Inevitably, thus, the language described in this book is a sort of compromise based on the modern written standard and liberally spiked with comments on features of the spoken language that find their way into the speech of even the most educated people. Any reference to grammatical facts that are confined to very formal written texts will be duly marked, so that the forms in question can be avoided in speaking and, if possible, in writing. To give one example, the simple pluperfect tense (as in eu fora 'I had gone') is never used in speaking and is never necessary even in writing, being replaceable by the compound form eu tinha ido 'id.'
The first texts in a recognizable form of Portuguese (as distinct from Castilian, Leonese, and other languages of the Iberian peninsula) date from the late twelfth century, and by about 1300 a considerable body of literature had been produced, both in Portugal and in present-day Spain. Apparently, Portuguese, at the time not yet clearly distinguishable from Galician, was felt in those times to be an especially appropriate medium for lyric poetry and was used even by poets whose native language was Castilian. A famous example is the Cantigas de Santa Maria (Songs in praise of the Virgin Mary), written in Portuguese by King Alfonso X of Castile.
Portuguese became the official language of the kingdom of Portugal, and in the sixteenth century it followed the fortunes of the Portuguese people in their spectacular expansion through South America, Africa, and Asia. With the publication of the first grammars (Fernao de Oliveira 1536; Joao de Barros 1540) and dictionaries (Jeronimo Cardoso 1562), the written language was standardized and has maintained a remarkable unity ever since-although there has never existed a controlling academy comparable to the French and Spanish ones. In Brazil the Portuguese language took root and is today the only language spoken by its inhabitants (more than 169 million, according to the 2000 census). In Africa, Portuguese competes with local languages, English, and creoles; nevertheless, it is the official language in the republics of Angola, Mozambique, Guine-Bissau, Cabo Verde, and Sao Tome and is known by educated people in those countries. Finally, I may mention modern Galician, the popular language of Galicia in northwestern Spain, which is so close to Portuguese as to be usually called a co-dialect.
Throughout its eight-century history, the Portuguese language has been the vehicle of an abundant literature, ranging from the medieval cantigas to fifteenth-century historians to the great sixteenth-century classical poets (among whom foremost is Luis de Camoes), and so on down to modern times. Starting from the mid-seventeenth century, Brazil has been making an ever-increasing contribution, and in recent times African authors have joined the team.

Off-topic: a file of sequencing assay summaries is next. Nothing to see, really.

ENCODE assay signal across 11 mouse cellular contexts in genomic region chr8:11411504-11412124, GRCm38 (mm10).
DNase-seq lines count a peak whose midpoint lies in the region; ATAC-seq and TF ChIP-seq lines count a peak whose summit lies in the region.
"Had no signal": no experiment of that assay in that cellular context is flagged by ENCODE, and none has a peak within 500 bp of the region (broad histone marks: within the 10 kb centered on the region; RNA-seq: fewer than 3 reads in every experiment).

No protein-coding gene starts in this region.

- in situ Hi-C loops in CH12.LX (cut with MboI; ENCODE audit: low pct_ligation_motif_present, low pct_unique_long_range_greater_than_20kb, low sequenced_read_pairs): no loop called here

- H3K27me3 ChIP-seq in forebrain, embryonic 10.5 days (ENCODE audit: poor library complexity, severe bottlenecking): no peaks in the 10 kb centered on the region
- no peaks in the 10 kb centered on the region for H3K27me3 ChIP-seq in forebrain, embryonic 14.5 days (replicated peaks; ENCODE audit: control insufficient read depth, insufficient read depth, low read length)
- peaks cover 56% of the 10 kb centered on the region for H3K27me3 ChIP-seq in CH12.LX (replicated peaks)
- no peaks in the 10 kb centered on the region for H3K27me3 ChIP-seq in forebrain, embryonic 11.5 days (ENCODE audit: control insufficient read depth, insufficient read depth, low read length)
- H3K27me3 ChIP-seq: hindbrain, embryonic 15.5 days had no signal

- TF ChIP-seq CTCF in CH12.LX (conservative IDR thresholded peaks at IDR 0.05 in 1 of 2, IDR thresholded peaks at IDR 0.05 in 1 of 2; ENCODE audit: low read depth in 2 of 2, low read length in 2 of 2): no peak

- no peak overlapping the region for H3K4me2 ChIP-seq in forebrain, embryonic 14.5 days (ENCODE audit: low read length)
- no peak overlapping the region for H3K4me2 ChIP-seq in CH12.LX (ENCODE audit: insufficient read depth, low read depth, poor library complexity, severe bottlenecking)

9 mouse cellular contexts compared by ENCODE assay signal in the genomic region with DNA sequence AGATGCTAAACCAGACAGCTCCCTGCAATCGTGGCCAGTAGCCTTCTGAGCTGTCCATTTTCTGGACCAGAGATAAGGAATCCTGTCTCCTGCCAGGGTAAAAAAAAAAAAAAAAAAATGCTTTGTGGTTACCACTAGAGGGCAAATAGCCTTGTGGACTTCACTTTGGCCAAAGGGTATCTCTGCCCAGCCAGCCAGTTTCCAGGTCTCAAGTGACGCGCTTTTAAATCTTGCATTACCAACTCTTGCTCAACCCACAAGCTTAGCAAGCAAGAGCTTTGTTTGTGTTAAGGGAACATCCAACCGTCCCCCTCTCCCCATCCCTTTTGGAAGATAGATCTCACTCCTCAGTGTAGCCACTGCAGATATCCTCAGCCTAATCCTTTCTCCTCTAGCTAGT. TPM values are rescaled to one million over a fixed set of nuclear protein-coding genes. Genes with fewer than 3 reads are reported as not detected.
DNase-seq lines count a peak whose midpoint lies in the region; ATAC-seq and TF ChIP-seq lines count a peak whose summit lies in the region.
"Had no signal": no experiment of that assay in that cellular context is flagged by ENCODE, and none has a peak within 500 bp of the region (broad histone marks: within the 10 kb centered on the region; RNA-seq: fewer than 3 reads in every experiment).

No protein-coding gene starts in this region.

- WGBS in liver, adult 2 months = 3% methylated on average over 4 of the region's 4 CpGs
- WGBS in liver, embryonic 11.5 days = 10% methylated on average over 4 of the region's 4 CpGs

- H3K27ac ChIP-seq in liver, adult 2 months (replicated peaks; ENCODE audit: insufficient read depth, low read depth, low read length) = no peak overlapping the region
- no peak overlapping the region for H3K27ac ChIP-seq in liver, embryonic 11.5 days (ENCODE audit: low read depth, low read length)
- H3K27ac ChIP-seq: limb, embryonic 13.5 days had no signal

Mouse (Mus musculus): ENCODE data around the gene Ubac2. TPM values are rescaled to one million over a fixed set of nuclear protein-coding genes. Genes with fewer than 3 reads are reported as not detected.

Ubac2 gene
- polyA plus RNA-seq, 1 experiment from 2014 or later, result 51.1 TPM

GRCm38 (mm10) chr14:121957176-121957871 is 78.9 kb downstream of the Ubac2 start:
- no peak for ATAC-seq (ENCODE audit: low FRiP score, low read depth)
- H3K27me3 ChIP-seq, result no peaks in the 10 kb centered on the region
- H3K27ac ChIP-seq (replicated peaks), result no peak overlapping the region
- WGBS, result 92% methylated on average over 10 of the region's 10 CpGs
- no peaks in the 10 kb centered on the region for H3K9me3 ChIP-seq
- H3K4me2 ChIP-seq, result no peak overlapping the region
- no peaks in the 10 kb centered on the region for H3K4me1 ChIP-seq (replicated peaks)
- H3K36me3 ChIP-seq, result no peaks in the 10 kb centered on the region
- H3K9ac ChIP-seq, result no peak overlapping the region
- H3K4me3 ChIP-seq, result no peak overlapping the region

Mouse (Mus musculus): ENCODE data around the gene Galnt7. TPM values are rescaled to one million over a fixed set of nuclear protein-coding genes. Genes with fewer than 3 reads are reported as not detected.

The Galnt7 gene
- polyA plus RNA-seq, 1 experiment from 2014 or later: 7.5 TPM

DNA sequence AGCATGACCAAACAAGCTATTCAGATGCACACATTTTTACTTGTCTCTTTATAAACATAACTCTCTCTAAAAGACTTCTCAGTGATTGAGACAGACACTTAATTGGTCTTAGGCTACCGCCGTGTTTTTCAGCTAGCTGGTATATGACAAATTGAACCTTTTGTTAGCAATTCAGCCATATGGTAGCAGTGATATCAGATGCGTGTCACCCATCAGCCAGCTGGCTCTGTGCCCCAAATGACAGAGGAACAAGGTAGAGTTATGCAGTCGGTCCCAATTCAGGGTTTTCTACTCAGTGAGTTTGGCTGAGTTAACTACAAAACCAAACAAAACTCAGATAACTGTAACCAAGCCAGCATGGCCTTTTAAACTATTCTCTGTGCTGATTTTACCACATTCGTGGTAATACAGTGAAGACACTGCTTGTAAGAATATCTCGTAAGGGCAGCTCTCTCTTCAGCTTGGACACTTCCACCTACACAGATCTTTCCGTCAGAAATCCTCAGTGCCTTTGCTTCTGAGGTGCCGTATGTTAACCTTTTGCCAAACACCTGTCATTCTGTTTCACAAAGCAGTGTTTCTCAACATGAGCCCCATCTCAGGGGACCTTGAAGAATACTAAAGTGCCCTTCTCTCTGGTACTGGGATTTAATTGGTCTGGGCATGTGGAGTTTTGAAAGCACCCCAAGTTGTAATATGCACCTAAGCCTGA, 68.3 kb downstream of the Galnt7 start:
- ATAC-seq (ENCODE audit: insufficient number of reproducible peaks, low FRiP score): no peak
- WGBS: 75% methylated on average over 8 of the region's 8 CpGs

Nowadays the literary output of Portuguese is phenomenal, and authors like the Brazilians Jorge Amado and Paulo Coelho and the Portuguese Jose Saramago (Nobel Prize, 1998) are becoming known all over the world. Furthermore, technical material produced abroad is usually translated and published in Brazil and in Portugal, so that Portuguese is also the medium of education at all levels. While many educated people in Portuguese-speaking areas have some reading command of English (often also of French or Spanish), few Brazilians can speak a foreign language fluently, and living or doing business in Portuguese-speaking areas requires some knowledge of the national language.
Portuguese in its written form is close to Spanish (and to Catalan), and a knowledge of those languages is a good first step in understanding Portuguese texts. Yet neither of them is mutually intelligible with Portuguese, especially in their spoken varieties. In Brazil, furthermore, except in the border areas, spoken command of Spanish is a rare phenomenon.
Excerpted from Modern Portuguese by Mario A. Perini Copyright © 2002 by Yale University. Excerpted by permission.
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|1||The Portuguese Language||3|
|4||Diphthongs, Triphthongs, Hiatuses||43|
|6||Notes on Spelling||56|
|7||Number and Gender in NP-Words||71|
|8||Inflection in Personal Pronouns||97|
|10||Articles, Determiners, Possessives, and Relatives||115|
|15||Subjunctive vs. Indicative in Subordinate Clauses||175|
|16||Uses of the Infinitive||204|
|17||Gerund, Participle, Imperative||223|
|21||Passive and Impersonal Sentences||262|
|22||Notes on the Use of Certain Verbs||270|
|23||Structure of the Noun Phrase||293|
|24||Ordering of Modifiers Relative to the Head||297|
|25||Ordering of Modifiers Relative to Each Other||323|
|26||Use of the Article||329|
|27||Other Nominal Constructions||349|
|28||The Simple Sentence||367|
|29||Use of Oblique Pronouns||381|
|30||Adverbs and Adverbials||399|
|31||Interrogation, Exclamation, Negation||420|
|37||Conjunctions and Coordinators||515|
|38||Pronominalization and Anaphora||527|
|40||Discourse and Dialogue Markers||545|
|41||Derivation and Word Formation||555|
|42||Trends of the Language||567|
|App. 1||Regular Verbs||579|
|App. 2||Irregular and Anomalous Verbs||584|
|App. 4||Days of the Week, Times of the Day, Dates||601|
|Index of Grammatical Subjects||609|